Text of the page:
Green’s Dictionary of Slang

two bits n.

[bit n.1 (1d)]

1. 25 cents; also as adj., costing 25 cents.

Barry & Patten Men and Memories of S.F. 132: Two bits for a cup of coffee; two bits for a piece of pie.
[US]The Standard Quartette [song title] ‘So, Bo, Give Me Them Two Bits.’.
[US]F.H. Carruth Voyage of the Rattletrap 142: He tossed out a quarter and said, ‘Two bits,’ and a dime and said, ‘Short bit — thank you.’.
[US]A. Adams Log Of A Cowboy 334: A shave was two bits and a drink the same.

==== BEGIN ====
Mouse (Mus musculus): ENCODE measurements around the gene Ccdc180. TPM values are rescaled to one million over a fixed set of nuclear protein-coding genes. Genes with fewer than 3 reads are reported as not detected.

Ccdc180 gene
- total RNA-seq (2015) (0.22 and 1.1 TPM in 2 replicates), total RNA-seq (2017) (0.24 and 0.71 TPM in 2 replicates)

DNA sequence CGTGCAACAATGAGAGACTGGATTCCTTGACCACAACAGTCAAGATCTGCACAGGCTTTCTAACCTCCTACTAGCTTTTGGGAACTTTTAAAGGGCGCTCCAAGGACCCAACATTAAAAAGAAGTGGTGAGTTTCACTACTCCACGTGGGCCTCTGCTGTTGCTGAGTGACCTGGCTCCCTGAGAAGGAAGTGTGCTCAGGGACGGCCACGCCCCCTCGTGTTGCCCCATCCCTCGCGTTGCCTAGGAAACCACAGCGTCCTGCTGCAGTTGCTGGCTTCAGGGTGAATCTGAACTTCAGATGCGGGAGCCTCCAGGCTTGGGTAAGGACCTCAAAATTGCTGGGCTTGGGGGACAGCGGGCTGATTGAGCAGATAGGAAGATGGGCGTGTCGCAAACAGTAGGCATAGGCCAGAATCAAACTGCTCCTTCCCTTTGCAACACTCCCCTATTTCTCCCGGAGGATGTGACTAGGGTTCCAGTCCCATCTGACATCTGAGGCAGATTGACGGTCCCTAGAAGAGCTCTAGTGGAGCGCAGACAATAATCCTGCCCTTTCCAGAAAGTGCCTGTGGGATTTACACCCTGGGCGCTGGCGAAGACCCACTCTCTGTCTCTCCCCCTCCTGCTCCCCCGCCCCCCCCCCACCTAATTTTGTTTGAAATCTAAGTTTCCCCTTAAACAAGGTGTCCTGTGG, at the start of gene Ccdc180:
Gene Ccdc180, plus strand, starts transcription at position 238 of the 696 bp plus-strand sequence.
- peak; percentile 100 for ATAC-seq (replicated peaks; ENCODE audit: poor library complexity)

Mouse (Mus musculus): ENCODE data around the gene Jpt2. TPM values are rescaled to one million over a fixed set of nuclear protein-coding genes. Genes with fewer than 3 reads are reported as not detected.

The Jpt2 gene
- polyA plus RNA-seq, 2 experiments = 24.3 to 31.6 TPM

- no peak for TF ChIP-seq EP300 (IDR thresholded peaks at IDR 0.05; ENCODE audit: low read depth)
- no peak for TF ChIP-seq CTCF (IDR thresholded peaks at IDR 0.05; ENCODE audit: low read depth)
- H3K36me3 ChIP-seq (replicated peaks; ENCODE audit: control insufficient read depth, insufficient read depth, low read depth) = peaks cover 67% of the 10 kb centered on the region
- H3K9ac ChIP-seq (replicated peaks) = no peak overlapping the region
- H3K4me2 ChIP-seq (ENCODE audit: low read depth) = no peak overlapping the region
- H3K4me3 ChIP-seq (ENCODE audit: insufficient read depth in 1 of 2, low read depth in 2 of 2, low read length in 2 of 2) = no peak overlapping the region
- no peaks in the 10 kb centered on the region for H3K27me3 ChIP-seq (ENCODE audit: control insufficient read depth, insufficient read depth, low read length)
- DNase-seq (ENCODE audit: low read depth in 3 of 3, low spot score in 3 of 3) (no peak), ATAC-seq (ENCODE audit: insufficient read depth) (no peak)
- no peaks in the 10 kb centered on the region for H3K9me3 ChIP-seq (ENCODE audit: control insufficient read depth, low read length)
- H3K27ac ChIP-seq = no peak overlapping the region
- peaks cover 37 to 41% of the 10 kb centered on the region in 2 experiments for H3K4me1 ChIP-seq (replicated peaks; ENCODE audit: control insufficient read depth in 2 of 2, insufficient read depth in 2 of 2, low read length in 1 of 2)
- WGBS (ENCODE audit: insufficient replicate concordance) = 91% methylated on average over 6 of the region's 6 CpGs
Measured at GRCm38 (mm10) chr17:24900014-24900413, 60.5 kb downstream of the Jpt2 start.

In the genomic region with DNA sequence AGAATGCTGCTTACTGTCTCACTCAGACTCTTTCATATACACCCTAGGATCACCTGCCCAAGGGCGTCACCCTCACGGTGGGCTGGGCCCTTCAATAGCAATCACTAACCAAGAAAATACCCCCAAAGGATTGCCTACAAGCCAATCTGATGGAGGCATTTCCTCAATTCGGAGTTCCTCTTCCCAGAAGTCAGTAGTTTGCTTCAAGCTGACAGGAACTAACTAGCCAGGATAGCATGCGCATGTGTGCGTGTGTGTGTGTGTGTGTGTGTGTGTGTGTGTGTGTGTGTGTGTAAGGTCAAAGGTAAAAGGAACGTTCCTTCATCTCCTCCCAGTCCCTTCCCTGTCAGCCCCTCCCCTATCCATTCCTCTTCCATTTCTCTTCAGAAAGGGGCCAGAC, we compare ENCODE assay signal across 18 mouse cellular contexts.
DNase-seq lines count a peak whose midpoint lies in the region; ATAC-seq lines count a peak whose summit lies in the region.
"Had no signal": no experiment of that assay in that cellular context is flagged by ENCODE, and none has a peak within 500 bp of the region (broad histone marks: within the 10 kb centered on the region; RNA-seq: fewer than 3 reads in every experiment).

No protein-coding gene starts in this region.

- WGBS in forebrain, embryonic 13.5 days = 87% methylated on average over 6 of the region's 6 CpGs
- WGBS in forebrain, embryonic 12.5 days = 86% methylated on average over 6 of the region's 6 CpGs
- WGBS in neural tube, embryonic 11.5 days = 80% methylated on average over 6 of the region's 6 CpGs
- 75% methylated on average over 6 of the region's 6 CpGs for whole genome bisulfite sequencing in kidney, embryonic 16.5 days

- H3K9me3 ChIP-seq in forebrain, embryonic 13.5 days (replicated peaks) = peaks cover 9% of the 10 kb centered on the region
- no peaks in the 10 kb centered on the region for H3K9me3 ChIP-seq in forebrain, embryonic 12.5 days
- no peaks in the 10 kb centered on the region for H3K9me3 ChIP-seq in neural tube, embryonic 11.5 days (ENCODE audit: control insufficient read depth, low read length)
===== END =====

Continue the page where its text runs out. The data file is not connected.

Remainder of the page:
[US]R. Lardner Gullible’s Travels 111: It was the best meal I had in dear old Dixie [...] And they charged two bits a plate.
[US]‘Digit’ Confessions of a Twentieth Century Hobo 12: Two, four, or six bits...Twenty-five, fifty, and seventy-five cents.
[US]D. Runyon ‘Blood Pressure’ Runyon on Broadway (1954) 88: A young baseball bat [...] which cost maybe two bits.
[US]N. Algren Never Come Morning (1988) 3: Two-bits shampoo okey?
[US]Kerouac On The Road (1972) 103: I had to panhandle two bits for the bus.
Kratz ‘What is College Slang?’ in AS XXXIX:3 189: I find [...] two bits.
[US]H. Roth From Bondage 340: Jesus, yer a prince! A whole two bits! God bless ye!

2. (US Und.) $25.

[US]H. Asbury Gangs of Chicago (2002) 340: Hundred-dollar bills were leaves, and twenty-five dollars was scornfully called two bits.
[US]Monteleone Criminal Sl. (rev. edn).
[US] ‘Sl. of Watts’ in Current Sl. III:2.